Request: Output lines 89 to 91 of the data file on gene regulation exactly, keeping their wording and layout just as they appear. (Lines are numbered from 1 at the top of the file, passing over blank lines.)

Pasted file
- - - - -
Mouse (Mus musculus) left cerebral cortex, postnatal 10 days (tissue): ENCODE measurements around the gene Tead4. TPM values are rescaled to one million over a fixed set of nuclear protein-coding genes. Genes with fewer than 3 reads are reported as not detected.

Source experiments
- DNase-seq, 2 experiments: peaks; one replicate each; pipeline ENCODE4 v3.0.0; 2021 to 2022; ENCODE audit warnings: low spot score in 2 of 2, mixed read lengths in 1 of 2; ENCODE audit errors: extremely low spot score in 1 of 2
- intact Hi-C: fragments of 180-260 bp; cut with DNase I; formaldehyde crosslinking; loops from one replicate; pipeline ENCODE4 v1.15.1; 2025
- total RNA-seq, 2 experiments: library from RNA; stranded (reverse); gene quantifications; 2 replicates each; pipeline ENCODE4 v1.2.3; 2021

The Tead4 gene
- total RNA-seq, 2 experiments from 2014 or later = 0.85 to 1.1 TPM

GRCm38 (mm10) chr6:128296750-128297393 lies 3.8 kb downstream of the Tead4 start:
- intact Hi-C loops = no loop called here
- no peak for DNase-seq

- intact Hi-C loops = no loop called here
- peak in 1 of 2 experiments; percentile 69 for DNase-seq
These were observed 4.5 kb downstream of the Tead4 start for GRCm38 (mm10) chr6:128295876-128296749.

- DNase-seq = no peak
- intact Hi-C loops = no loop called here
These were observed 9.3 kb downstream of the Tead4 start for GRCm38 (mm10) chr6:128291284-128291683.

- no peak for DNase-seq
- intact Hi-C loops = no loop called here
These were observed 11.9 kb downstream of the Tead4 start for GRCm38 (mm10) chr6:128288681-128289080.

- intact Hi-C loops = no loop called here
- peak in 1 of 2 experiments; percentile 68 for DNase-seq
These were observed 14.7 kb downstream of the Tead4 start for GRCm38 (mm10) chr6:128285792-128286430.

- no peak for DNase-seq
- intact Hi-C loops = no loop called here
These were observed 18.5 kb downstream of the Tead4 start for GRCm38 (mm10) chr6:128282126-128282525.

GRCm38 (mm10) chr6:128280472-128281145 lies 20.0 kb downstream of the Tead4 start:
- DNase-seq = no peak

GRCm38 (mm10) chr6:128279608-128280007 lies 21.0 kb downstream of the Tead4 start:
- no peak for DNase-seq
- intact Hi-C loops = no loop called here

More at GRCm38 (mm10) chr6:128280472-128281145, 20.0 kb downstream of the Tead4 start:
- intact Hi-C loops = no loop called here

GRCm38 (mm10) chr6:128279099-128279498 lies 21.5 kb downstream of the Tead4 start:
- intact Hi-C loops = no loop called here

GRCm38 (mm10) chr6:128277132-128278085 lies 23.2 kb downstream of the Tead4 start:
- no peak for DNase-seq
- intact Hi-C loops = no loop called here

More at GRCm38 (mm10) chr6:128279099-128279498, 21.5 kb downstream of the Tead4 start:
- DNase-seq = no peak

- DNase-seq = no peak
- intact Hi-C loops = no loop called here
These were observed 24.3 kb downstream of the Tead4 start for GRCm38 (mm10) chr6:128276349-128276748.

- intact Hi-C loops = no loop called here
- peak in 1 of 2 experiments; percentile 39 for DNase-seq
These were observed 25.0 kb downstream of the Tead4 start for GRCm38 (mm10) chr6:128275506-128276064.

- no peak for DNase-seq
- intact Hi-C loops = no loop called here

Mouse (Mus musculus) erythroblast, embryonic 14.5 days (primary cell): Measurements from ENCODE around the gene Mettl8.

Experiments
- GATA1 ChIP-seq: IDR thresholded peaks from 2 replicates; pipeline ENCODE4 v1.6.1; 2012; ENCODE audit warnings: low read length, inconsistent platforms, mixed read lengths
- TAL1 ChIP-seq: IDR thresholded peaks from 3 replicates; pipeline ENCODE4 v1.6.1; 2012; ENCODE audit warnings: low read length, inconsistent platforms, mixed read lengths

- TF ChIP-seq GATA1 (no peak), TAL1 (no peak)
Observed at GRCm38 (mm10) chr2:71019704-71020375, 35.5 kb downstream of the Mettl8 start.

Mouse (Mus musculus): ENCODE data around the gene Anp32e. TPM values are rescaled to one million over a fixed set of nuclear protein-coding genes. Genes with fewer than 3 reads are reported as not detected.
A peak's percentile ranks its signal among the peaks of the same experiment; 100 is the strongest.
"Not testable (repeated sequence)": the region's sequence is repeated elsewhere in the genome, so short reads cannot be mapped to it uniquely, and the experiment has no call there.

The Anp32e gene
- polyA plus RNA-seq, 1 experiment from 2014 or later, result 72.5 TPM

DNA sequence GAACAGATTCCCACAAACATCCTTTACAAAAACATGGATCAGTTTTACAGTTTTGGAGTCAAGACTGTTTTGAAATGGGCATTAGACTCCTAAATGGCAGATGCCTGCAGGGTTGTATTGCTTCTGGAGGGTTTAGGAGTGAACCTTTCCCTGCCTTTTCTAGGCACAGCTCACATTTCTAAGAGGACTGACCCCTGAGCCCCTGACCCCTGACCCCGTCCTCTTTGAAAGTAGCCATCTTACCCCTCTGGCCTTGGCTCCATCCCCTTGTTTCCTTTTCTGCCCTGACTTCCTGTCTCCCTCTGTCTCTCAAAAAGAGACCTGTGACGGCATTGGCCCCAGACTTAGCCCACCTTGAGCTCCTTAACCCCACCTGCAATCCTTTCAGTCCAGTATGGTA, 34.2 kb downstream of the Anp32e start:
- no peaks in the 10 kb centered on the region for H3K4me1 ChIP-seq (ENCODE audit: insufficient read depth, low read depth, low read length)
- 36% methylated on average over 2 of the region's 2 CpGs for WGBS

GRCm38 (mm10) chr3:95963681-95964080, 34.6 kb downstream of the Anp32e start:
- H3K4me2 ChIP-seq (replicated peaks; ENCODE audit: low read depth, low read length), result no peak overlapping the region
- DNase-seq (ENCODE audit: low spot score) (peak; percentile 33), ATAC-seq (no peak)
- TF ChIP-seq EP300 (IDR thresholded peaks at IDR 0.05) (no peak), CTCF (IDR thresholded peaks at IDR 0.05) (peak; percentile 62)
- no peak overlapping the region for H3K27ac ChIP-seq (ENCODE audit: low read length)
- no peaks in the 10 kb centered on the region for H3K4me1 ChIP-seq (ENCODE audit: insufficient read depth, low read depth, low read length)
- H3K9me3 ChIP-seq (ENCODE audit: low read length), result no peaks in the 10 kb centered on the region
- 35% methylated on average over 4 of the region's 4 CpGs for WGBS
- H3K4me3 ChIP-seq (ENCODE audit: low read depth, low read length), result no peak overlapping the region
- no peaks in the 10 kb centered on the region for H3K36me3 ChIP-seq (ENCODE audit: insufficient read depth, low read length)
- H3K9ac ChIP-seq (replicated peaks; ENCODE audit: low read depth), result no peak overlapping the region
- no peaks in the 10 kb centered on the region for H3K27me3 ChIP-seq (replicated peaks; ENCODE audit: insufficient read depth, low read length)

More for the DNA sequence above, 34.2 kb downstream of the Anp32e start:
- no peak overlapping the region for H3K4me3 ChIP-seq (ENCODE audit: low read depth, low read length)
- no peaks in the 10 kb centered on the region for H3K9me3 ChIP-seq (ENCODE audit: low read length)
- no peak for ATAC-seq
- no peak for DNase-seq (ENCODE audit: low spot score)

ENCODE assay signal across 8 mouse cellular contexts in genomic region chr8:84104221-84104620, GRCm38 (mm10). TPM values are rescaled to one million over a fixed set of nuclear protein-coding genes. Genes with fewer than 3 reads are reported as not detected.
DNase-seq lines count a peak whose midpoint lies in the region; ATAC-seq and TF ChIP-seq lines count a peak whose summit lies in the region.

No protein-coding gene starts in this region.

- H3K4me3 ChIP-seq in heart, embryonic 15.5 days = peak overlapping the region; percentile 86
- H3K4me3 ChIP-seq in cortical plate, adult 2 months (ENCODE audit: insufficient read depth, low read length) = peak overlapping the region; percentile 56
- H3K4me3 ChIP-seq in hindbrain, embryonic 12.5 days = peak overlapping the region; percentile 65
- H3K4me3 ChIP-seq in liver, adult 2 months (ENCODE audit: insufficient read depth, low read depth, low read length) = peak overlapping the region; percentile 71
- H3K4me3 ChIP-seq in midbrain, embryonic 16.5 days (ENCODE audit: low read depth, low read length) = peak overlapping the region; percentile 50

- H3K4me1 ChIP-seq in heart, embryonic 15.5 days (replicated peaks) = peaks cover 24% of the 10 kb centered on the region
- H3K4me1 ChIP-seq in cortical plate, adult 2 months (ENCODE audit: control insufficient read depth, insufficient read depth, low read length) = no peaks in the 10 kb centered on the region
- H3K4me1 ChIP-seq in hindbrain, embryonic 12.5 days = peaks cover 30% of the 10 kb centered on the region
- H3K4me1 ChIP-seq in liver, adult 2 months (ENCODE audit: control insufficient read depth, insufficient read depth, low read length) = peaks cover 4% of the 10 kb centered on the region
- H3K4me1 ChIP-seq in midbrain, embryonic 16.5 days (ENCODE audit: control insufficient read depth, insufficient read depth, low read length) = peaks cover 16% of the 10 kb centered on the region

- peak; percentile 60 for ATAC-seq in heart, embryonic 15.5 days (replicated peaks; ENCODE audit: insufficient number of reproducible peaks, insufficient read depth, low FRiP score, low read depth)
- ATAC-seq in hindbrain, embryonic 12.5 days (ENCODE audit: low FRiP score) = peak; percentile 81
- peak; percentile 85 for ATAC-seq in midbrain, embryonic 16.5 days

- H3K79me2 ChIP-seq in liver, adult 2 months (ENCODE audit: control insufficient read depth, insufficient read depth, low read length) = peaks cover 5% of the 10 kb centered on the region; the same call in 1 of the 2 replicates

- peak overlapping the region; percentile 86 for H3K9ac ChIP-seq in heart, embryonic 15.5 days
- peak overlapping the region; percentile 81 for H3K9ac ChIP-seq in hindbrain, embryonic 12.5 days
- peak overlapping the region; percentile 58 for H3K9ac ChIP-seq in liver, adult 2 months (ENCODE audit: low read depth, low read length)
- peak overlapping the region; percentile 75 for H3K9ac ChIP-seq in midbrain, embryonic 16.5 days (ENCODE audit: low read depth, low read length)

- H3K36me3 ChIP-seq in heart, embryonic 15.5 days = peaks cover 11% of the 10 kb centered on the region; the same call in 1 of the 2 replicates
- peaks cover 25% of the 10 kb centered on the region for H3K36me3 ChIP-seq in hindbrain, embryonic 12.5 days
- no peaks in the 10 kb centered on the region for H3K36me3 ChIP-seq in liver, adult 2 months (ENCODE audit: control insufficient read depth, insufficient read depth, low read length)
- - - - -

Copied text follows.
- H3K4me1 ChIP-seq in hindbrain, embryonic 12.5 days = peaks cover 30% of the 10 kb centered on the region
- H3K4me1 ChIP-seq in liver, adult 2 months (ENCODE audit: control insufficient read depth, insufficient read depth, low read length) = peaks cover 4% of the 10 kb centered on the region
- H3K4me1 ChIP-seq in midbrain, embryonic 16.5 days (ENCODE audit: control insufficient read depth, insufficient read depth, low read length) = peaks cover 16% of the 10 kb centered on the region